KCM recently launched a campaign – dubbed ‘Tubombe Tusunge’ (working hard to preserve) aimed at raising copper production to half a million tonnes and cutting down costs to 80 cents per pound by the year 2011. This ambitious initiative is anchored on four pillars, namely, Safety, Production, Costs and Security. Apart from the renewed drive to raise production and lower the cost element, ‘Tubombe Tusunge’ , focuses on attaining these critical targets with zero lost time injuries/fatalities and a zero-tolerance for thefts and criminal activities. The company has gone a step further by introducing the Whistle Blower Policy under which the company encourages employees and other stakeholders to report or send complaints directly to the Chief Executive Officer, Director of Operations or the Mine Security wing on any suspicious activities.

The company has achieved momentous strides in the safety realm, having been awarded a Five-Star Rating of three by the British Safety Council (BSC), a feat yet to be bagged by any African-based mining house. The award comes after the first combined OHSAS 18001-Five-Star audit ever undertaken by the BSC in Africa, carried out at KCM’s Nchanga Integrated Business Unit in Chingola on the Zambian Copperbelt.

“The rating is based on the best practices at international level and our score of 81.3 percent at the first attempt is a big credit to the efforts put up by staff, especially those at Nchanga and other key players who have made this possible.  This is a major milestone in our march to attaining the highest standards in safety and occupational health,” a company spokesperson elaborated.

On the issue of Corporate Social Responsibility (CSR), the company has engaged government and other stakeholders vigorously and is ploughing back into the communities it operates. Its community support programmes encompass Education, Community Health Facilities and Service, Malaria Rollback Programme, HIV/AIDS Programme and Sports & Recreation Support. Recently it rolled out a $18 million scholarship programme , which among other sponsorships, includes five-year scholarships  tenable at top Indian universities for Zambian students to study medicine, metallurgy, engineering and commerce. KCM also participated actively in the establishment of Zambia’s third public university – Mulungushi University – in which it injected an unprecedented $17.5 million. KCM upholds the values of good corporate citizenship and seeks to contribute to the wider economic, social and environmental well being of Zambia and is committed to the principles of sustainable development.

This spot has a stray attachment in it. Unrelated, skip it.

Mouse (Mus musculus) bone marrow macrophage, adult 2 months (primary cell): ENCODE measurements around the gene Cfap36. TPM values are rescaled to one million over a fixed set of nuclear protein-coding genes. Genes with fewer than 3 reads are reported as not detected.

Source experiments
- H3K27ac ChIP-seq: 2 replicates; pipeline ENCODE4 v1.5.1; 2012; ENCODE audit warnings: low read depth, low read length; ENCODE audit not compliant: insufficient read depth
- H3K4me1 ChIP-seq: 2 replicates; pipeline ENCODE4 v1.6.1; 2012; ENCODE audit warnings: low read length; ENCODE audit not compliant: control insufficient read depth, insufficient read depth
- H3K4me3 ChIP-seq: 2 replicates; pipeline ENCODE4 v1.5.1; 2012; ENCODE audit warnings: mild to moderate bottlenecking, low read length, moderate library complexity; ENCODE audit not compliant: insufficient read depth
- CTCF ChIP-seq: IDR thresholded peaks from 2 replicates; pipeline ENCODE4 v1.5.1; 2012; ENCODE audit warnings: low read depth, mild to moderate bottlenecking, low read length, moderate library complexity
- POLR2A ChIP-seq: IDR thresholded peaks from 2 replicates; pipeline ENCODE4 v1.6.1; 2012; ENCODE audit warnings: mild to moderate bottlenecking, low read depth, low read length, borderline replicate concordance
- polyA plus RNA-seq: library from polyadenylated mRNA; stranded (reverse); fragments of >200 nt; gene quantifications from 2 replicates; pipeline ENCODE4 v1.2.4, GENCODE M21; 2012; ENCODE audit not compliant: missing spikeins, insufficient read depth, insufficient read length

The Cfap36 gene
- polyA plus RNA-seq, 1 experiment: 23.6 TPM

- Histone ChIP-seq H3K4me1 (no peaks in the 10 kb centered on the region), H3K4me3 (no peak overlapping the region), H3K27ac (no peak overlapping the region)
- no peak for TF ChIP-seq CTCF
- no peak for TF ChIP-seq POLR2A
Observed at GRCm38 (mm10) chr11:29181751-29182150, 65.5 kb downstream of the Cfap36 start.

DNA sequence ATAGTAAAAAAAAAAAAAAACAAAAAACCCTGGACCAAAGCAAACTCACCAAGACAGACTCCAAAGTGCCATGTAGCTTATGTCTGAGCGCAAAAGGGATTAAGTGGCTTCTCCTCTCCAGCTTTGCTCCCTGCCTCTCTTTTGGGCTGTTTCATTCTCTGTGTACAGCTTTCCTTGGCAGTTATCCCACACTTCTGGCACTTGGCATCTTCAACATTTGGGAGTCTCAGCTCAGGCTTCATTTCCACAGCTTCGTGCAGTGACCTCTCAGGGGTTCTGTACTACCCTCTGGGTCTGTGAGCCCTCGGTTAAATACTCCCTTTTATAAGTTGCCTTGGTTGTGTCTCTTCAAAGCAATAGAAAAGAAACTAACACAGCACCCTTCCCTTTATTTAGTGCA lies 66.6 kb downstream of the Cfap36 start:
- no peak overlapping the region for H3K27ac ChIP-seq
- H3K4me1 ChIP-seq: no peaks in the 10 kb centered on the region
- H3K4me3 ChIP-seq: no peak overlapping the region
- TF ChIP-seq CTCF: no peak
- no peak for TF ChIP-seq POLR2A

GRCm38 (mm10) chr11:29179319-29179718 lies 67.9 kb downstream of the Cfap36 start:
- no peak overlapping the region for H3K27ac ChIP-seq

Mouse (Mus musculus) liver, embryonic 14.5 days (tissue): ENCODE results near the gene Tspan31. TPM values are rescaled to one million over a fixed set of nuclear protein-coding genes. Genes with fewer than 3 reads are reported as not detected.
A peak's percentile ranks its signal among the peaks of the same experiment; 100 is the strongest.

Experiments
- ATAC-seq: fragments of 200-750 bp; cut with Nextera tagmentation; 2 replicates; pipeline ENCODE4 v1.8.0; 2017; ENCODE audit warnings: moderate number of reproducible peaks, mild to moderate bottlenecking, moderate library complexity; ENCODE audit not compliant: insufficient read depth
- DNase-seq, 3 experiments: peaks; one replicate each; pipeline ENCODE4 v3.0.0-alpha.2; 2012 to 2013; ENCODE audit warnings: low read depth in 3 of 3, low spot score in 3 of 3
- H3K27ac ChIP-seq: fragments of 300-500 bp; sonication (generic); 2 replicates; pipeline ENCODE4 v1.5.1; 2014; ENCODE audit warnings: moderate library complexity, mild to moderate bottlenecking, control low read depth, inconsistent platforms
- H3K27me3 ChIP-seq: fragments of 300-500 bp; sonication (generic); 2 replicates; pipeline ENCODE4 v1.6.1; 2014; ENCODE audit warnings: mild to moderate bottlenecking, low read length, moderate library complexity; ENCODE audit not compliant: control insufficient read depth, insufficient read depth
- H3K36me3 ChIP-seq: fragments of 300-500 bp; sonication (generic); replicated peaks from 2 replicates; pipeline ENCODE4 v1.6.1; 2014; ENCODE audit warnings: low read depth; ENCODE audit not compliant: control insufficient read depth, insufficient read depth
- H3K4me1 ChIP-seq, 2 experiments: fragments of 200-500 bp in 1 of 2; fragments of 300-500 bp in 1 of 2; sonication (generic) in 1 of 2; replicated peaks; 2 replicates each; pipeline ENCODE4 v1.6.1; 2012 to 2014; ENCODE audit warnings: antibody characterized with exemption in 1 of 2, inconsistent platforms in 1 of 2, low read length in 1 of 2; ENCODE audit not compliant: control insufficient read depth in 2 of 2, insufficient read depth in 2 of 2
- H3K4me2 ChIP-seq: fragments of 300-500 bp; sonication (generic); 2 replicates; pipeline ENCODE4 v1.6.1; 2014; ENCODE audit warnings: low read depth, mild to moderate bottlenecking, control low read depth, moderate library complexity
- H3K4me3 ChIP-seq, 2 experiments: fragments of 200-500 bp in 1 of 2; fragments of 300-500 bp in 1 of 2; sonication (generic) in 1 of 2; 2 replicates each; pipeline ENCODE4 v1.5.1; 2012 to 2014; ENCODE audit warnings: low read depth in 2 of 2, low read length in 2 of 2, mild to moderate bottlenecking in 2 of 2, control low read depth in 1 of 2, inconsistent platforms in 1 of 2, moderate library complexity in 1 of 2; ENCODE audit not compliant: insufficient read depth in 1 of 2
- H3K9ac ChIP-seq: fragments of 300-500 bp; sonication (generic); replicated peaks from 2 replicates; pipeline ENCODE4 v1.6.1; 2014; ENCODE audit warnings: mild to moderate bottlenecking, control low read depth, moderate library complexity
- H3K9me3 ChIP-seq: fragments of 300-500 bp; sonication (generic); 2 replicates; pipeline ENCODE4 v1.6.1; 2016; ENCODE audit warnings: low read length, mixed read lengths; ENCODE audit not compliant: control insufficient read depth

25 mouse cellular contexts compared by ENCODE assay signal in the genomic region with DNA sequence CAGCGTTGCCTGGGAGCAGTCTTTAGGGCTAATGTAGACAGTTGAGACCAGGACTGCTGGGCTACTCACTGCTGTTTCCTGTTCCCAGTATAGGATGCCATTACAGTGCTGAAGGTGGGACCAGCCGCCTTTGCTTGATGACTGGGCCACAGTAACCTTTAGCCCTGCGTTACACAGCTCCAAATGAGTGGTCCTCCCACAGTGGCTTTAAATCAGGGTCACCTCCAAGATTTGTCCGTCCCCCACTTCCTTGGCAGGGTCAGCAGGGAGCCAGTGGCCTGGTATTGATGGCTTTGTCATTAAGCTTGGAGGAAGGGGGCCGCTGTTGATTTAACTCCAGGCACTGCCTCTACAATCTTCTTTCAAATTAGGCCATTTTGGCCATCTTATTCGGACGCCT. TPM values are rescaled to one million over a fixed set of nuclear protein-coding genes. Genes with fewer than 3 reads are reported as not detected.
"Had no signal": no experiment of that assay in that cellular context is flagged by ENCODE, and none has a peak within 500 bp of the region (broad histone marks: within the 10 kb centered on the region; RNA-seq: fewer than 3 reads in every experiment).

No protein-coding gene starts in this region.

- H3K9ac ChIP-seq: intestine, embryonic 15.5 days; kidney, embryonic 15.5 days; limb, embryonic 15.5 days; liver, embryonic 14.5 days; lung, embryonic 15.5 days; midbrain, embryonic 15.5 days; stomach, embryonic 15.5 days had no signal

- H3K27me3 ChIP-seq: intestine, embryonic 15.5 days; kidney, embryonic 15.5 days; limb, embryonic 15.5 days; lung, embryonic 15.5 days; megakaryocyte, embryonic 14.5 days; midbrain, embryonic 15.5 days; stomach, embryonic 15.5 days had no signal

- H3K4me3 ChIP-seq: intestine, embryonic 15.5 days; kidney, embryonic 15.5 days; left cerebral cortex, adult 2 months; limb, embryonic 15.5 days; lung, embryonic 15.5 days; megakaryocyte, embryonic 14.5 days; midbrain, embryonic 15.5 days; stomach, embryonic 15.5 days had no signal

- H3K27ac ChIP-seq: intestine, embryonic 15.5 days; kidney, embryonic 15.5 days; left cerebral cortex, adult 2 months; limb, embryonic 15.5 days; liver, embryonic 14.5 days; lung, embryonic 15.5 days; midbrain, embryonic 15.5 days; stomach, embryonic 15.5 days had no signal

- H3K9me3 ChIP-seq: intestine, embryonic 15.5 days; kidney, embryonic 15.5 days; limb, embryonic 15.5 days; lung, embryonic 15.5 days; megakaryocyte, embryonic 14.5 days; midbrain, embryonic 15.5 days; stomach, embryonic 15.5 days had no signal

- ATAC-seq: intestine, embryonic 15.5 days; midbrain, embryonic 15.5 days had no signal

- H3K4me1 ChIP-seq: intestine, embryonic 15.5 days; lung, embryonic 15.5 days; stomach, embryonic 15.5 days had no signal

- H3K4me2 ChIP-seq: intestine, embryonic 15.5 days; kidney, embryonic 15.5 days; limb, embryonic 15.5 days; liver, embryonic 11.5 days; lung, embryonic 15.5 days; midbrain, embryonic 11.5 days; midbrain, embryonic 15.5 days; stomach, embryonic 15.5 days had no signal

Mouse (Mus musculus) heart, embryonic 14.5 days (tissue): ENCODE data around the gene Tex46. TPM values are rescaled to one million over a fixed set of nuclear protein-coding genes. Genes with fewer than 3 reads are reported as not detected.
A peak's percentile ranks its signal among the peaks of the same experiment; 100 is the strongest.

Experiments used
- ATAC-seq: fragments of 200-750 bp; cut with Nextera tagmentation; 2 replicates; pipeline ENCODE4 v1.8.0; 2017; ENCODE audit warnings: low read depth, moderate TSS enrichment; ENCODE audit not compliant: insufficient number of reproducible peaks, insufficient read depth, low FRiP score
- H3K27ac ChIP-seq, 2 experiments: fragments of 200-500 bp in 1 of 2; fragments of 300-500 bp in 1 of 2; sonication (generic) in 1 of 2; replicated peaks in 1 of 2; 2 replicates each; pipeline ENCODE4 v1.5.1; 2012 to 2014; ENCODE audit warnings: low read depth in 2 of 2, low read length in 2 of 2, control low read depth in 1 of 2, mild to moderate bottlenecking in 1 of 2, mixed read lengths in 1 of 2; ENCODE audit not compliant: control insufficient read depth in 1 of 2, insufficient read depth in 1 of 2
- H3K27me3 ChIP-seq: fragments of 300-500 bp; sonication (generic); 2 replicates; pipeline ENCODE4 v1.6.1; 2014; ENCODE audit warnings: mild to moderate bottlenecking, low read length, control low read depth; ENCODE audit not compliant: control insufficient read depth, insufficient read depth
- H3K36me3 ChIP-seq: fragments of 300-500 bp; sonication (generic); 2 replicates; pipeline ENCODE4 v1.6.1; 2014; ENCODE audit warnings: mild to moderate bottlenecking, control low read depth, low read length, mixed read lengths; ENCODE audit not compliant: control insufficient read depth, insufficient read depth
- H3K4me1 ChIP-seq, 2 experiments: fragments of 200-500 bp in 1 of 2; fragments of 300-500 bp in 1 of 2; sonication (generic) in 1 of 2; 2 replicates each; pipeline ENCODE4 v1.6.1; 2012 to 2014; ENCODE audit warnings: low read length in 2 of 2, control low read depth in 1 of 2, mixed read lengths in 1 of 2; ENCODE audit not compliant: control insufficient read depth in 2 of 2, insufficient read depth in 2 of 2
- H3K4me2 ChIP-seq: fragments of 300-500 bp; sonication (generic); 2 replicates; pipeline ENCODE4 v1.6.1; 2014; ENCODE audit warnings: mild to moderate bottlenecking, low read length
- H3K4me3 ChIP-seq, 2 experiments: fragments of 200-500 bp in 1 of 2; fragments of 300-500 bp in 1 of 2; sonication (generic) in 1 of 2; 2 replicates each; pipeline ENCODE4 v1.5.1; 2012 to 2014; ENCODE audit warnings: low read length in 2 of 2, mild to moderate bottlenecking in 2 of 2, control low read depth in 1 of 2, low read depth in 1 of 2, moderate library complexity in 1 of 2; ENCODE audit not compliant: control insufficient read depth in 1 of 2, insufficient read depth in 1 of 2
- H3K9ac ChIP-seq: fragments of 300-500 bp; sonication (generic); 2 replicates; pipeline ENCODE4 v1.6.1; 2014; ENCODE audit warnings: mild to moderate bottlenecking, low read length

KCM is the largest mining and metals company in Zambia. Its mines include Nchanga Open Pit, Nchanga Underground, Konkola Underground and Nampundwe Pyrite Mine. Process plants are Nchanga Concentrator, Nchanga Tailings Leach Plant, Nchanga Acid Plant, Konkola Concentrator and Nchanga Smelter. The product range covers Copper, Cobalt, Pyrite, Anode Slimes and Sulphuric Acid.

Indeed, KCM has come a long way from the bleak days of early 2002 when Anglo American unleashed a bombshell that it was pulling out of Zambia, citing low copper prices and unprofitable operations). Today, there is a silver lining in the company’s operations, guaranteeing Zambia’s sustained stay at the summit of the continent’s top copper producers.